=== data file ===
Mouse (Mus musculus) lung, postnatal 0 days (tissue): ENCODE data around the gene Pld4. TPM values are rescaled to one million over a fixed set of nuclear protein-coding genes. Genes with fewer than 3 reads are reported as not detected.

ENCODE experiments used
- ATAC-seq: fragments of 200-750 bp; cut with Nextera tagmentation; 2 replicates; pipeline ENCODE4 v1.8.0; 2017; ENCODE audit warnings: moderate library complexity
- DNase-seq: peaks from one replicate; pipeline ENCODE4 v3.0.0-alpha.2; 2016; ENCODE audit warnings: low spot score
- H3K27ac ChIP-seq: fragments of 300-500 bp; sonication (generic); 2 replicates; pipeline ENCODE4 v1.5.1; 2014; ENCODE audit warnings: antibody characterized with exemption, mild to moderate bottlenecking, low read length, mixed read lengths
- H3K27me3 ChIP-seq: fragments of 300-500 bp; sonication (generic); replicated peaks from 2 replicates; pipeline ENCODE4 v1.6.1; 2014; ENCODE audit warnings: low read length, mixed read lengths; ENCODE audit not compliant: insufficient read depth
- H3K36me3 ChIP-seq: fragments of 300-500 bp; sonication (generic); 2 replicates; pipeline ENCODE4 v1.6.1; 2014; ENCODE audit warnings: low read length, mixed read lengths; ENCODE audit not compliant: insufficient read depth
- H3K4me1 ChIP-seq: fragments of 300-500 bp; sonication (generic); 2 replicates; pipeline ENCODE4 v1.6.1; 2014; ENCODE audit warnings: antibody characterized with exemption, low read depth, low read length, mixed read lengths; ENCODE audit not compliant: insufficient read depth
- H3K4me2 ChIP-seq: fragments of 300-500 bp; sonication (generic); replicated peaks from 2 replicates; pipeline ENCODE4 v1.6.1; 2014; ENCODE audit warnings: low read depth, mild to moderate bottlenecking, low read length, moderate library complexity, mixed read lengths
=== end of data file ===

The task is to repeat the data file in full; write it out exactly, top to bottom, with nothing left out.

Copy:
Mouse (Mus musculus) lung, postnatal 0 days (tissue): ENCODE data around the gene Pld4. TPM values are rescaled to one million over a fixed set of nuclear protein-coding genes. Genes with fewer than 3 reads are reported as not detected.

ENCODE experiments used
- ATAC-seq: fragments of 200-750 bp; cut with Nextera tagmentation; 2 replicates; pipeline ENCODE4 v1.8.0; 2017; ENCODE audit warnings: moderate library complexity
- DNase-seq: peaks from one replicate; pipeline ENCODE4 v3.0.0-alpha.2; 2016; ENCODE audit warnings: low spot score
- H3K27ac ChIP-seq: fragments of 300-500 bp; sonication (generic); 2 replicates; pipeline ENCODE4 v1.5.1; 2014; ENCODE audit warnings: antibody characterized with exemption, mild to moderate bottlenecking, low read length, mixed read lengths
- H3K27me3 ChIP-seq: fragments of 300-500 bp; sonication (generic); replicated peaks from 2 replicates; pipeline ENCODE4 v1.6.1; 2014; ENCODE audit warnings: low read length, mixed read lengths; ENCODE audit not compliant: insufficient read depth
- H3K36me3 ChIP-seq: fragments of 300-500 bp; sonication (generic); 2 replicates; pipeline ENCODE4 v1.6.1; 2014; ENCODE audit warnings: low read length, mixed read lengths; ENCODE audit not compliant: insufficient read depth
- H3K4me1 ChIP-seq: fragments of 300-500 bp; sonication (generic); 2 replicates; pipeline ENCODE4 v1.6.1; 2014; ENCODE audit warnings: antibody characterized with exemption, low read depth, low read length, mixed read lengths; ENCODE audit not compliant: insufficient read depth
- H3K4me2 ChIP-seq: fragments of 300-500 bp; sonication (generic); replicated peaks from 2 replicates; pipeline ENCODE4 v1.6.1; 2014; ENCODE audit warnings: low read depth, mild to moderate bottlenecking, low read length, moderate library complexity, mixed read lengths